Railways of the World is a pick-up-and-deliver game, not a stock game. You’ll not purchase a stock certificate once and the tracks you’re building across the Eastern U.S. aren’t associated with a company so much as they’re associated with each player. The goal here is to connect, or link, cities that are colored to indicate what goods they demand, and then move cubes of that color along your lines to those cities. You score points for each link you cross to get there, but you’ll need an engine big enough to make longer trips. If you’ve played Age of Steam or Steam, this should sound familiar. RotW is a streamlined and friendlier version of those games.
So, Railways of the World still gives you that feeling of building something from nothing, but it’s saddled with victory points as a win condition. So, instead of counting your money at the end of the game, it’s all about delivering those cubes which makes building routes that don’t connect cities to the goods they need a fool’s errand. It’s less of a sandbox than 18xx, and more of an engine builder where your engine are the tracks you’ve splayed all over the board.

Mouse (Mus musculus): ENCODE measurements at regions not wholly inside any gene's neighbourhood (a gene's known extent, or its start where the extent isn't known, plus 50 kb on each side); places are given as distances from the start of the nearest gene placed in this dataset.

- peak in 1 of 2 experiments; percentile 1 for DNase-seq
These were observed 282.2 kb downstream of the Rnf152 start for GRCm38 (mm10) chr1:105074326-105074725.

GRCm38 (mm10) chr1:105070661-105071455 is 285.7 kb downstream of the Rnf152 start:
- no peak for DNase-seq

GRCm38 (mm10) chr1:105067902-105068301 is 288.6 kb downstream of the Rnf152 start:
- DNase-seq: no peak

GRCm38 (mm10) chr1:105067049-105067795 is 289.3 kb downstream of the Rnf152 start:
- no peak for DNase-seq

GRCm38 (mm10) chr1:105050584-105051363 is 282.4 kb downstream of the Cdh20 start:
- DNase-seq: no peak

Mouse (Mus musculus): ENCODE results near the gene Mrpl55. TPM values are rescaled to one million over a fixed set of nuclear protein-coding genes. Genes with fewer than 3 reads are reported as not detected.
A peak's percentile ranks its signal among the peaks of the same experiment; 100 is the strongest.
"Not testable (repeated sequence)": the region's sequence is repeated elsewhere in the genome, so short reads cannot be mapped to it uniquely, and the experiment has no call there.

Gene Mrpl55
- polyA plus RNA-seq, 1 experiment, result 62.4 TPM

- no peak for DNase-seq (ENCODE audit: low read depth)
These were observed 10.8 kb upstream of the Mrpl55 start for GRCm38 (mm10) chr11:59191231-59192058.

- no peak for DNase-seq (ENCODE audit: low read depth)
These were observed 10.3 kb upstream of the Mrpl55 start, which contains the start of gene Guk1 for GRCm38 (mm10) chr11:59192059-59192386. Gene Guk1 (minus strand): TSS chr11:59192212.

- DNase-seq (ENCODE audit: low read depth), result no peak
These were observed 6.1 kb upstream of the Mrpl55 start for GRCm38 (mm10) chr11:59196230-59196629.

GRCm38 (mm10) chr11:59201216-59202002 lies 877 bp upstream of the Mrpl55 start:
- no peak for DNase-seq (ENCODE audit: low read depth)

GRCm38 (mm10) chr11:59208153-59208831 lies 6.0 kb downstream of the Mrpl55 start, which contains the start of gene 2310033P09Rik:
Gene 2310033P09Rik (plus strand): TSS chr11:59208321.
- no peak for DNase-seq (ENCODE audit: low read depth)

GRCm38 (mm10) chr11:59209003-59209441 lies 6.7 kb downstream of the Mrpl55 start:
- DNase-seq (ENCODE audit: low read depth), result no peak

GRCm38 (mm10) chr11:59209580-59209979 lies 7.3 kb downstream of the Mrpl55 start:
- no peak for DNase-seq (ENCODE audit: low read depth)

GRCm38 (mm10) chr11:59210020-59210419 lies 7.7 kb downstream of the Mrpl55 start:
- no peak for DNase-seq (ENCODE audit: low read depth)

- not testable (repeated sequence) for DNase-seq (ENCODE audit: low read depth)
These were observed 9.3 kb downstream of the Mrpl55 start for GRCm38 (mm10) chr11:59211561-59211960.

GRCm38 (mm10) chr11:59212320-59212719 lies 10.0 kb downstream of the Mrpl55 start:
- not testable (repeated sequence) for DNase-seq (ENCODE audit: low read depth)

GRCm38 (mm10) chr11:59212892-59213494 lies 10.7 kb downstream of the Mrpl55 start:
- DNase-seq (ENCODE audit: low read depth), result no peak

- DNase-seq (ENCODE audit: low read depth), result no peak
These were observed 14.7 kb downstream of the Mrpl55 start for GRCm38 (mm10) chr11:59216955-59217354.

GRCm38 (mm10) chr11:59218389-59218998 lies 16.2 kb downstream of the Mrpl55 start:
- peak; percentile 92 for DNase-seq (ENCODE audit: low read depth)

Is it fun? Undoubtedly it is, and I enjoyed both plays of it despite not coming in first either time. I came damn close in the second game by linking New York to Kansas City, which is one of the game’s “major links” offering a buttload of points. One aspect of gameplay that diminished my enjoyment were the bonds. You see, in Railways of the World you begin with no money, meaning that each time you need to pay for something you need to withdraw bonds. Of course, smart gameplay ensures that your deliveries start making money, enough to cover your costs and, hopefully, provide a little profit. If not, and you need to spend money you don’t have, it’s more bonds to the rescue. The issue is that, at game’s end, you lose one VP for each bond in your possession. Thus, even if you’re riding high on the score track, it’s a bit disheartening to realize you have about 20 more bonds than anyone else. It basically means that you know you’re out of the running for much of the game. This isn’t much different from Steam, but there you can simply go bankrupt and leave the game. No such respite here, making games where you’ve taken out far too many bonds and not built a strong enough engine [pretty much how Dave plays all his games -ed.] a long, slow slog toward your own demise.